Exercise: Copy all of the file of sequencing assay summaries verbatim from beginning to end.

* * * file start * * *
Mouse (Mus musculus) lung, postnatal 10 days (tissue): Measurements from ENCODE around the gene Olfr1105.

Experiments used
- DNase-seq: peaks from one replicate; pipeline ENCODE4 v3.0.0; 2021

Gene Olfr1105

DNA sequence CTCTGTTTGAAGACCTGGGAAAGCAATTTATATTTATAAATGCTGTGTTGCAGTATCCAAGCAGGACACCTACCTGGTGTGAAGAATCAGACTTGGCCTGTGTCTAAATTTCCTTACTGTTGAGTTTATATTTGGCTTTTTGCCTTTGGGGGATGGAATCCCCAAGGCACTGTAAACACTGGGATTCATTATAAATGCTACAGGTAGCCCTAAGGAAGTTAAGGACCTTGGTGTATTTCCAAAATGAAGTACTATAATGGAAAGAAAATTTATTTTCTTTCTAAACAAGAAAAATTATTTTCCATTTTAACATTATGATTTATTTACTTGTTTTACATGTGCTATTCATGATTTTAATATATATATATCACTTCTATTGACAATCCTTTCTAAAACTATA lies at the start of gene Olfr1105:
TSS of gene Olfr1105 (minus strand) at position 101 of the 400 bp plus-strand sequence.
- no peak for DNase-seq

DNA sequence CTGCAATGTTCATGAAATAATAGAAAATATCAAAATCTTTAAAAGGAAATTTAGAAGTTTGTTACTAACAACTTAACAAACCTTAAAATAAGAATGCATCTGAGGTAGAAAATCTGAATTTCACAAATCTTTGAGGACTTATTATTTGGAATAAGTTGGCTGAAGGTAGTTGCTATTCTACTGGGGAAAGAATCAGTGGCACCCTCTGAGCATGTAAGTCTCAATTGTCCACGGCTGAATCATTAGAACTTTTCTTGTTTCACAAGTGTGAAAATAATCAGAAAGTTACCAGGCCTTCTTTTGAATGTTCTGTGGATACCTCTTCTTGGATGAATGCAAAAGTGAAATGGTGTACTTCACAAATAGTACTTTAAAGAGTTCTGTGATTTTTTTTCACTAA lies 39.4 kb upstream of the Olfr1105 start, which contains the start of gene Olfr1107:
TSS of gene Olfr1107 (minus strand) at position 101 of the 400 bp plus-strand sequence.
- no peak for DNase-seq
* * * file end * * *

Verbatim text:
Mouse (Mus musculus) lung, postnatal 10 days (tissue): Measurements from ENCODE around the gene Olfr1105.

Experiments used
- DNase-seq: peaks from one replicate; pipeline ENCODE4 v3.0.0; 2021

Gene Olfr1105

DNA sequence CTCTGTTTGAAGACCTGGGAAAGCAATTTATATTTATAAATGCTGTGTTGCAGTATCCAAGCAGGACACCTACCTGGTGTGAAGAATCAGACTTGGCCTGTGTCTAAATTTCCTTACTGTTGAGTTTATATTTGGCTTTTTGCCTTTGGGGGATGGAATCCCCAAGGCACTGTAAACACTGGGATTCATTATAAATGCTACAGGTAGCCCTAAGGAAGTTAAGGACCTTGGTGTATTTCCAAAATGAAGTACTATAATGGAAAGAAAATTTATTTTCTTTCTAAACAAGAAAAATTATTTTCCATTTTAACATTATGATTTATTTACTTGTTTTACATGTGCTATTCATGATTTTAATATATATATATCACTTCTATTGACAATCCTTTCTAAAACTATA lies at the start of gene Olfr1105:
TSS of gene Olfr1105 (minus strand) at position 101 of the 400 bp plus-strand sequence.
- no peak for DNase-seq

DNA sequence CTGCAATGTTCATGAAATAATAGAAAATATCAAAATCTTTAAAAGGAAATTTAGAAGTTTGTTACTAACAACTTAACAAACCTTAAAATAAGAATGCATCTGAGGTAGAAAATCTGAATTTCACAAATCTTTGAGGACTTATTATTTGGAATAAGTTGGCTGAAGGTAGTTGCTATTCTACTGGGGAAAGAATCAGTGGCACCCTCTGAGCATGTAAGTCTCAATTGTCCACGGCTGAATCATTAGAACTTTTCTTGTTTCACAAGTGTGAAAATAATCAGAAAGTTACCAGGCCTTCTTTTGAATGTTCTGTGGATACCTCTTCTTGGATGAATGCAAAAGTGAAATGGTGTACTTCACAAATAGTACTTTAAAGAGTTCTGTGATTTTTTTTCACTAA lies 39.4 kb upstream of the Olfr1105 start, which contains the start of gene Olfr1107:
TSS of gene Olfr1107 (minus strand) at position 101 of the 400 bp plus-strand sequence.
- no peak for DNase-seq